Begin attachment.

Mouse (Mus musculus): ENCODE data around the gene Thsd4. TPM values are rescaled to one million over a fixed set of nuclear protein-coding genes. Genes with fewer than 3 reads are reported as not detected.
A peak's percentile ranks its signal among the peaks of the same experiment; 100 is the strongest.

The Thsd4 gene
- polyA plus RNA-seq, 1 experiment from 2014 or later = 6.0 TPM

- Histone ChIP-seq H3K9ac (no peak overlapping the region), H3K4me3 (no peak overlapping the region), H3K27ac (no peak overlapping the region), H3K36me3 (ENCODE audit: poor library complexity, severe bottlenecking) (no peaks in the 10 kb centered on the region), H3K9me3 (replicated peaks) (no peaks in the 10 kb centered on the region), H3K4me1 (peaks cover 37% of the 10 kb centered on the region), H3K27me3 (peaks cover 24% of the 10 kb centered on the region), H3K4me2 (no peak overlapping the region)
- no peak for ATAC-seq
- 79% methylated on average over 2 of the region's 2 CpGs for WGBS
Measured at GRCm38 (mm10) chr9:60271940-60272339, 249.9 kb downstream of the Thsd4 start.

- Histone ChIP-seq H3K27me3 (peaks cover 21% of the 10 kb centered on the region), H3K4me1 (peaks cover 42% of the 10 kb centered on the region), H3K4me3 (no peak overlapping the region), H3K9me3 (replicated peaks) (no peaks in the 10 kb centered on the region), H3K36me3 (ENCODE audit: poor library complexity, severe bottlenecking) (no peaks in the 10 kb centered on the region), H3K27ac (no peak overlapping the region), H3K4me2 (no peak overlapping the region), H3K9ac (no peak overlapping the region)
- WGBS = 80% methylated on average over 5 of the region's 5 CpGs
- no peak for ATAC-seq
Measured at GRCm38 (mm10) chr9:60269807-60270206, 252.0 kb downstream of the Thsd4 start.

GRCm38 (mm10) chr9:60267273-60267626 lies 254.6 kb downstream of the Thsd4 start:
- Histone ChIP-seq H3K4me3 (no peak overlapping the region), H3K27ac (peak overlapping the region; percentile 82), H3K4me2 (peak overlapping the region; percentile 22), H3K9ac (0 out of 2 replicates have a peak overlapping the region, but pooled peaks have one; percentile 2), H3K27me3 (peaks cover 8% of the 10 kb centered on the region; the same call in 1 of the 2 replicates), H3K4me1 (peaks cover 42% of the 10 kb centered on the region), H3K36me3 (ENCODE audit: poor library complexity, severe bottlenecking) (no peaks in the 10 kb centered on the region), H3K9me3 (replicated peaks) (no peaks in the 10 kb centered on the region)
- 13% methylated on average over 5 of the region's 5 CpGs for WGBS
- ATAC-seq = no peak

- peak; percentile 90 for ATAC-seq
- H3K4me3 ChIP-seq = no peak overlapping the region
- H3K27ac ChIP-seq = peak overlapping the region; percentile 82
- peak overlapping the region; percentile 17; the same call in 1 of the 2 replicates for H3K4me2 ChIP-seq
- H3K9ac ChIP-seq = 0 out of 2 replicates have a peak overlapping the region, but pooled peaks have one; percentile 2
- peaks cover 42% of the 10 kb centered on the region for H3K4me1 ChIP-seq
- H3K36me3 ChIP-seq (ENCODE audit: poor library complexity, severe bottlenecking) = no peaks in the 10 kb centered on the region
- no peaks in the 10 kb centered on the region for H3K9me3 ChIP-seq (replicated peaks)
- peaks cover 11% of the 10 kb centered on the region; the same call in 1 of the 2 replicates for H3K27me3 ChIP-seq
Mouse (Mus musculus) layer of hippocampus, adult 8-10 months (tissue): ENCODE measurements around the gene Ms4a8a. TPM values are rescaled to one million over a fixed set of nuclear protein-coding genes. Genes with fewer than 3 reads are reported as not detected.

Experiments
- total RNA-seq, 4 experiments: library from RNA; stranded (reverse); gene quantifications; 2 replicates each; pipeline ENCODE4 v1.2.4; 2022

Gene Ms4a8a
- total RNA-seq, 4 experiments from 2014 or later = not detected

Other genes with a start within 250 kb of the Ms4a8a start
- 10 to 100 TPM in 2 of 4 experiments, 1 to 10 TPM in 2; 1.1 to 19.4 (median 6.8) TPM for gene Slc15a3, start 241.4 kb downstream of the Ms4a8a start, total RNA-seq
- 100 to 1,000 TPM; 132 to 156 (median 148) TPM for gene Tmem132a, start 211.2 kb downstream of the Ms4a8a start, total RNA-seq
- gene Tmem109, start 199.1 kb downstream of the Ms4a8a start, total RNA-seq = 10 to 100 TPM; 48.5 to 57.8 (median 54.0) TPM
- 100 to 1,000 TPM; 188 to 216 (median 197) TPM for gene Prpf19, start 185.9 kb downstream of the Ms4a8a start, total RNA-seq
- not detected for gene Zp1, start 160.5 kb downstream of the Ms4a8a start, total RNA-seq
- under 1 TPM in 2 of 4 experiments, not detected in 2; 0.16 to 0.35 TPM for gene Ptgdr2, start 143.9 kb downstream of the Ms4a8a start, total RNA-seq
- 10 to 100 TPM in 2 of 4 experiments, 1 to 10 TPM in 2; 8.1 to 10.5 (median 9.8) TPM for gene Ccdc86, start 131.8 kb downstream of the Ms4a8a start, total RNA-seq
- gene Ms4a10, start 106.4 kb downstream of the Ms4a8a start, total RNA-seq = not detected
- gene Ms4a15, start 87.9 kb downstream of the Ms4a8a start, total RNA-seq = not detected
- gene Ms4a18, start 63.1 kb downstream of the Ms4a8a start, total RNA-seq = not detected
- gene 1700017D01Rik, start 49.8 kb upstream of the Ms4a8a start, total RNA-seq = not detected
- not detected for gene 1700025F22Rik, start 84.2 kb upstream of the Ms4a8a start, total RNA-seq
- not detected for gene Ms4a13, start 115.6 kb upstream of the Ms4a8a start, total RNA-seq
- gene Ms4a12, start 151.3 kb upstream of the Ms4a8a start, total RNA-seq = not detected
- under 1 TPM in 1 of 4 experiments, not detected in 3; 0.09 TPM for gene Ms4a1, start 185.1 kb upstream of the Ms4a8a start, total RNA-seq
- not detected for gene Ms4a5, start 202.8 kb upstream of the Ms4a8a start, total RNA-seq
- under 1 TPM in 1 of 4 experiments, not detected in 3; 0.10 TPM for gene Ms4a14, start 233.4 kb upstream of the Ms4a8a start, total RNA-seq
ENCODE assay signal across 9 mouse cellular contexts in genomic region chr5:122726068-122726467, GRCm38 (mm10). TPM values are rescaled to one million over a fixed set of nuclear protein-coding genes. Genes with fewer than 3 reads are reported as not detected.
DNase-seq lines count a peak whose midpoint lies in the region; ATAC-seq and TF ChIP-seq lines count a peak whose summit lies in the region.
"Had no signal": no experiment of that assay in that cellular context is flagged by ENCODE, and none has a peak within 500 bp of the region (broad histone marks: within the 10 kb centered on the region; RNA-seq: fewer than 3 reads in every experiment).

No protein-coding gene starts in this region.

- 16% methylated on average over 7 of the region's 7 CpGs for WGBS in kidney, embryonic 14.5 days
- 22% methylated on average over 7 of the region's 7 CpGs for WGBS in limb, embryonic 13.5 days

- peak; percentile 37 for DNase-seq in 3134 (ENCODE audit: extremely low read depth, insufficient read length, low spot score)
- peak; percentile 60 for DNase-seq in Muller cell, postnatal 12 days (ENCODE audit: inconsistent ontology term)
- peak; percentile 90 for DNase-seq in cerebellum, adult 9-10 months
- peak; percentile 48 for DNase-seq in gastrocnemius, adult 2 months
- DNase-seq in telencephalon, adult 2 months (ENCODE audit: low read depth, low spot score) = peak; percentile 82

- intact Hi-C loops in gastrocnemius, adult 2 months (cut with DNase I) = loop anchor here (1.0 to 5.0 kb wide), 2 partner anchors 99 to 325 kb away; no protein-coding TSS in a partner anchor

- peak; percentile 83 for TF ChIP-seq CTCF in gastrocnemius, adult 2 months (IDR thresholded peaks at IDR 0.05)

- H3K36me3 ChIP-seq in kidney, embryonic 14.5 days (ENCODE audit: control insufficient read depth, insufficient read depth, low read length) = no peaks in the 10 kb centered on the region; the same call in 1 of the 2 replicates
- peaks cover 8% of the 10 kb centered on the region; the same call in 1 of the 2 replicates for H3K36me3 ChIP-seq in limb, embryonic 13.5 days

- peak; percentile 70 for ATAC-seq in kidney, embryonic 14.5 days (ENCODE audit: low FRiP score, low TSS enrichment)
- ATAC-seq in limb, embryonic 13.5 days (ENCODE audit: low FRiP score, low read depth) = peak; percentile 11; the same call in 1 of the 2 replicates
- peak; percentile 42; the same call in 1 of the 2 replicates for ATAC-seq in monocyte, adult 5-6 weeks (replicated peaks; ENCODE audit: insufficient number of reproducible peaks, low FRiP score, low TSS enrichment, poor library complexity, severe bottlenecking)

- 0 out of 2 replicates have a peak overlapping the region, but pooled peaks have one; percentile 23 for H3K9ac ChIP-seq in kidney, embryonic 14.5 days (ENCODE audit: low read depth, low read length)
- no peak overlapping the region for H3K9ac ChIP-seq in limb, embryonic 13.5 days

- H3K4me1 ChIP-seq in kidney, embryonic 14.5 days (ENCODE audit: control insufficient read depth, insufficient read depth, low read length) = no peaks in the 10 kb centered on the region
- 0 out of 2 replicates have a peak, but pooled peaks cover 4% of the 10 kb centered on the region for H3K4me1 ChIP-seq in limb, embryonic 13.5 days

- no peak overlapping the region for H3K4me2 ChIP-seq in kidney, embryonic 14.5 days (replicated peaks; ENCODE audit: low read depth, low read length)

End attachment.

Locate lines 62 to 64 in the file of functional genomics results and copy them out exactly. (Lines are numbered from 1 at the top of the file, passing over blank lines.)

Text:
- H3K36me3 ChIP-seq in kidney, embryonic 14.5 days (ENCODE audit: control insufficient read depth, insufficient read depth, low read length) = no peaks in the 10 kb centered on the region; the same call in 1 of the 2 replicates
- peaks cover 8% of the 10 kb centered on the region; the same call in 1 of the 2 replicates for H3K36me3 ChIP-seq in limb, embryonic 13.5 days

- peak; percentile 70 for ATAC-seq in kidney, embryonic 14.5 days (ENCODE audit: low FRiP score, low TSS enrichment)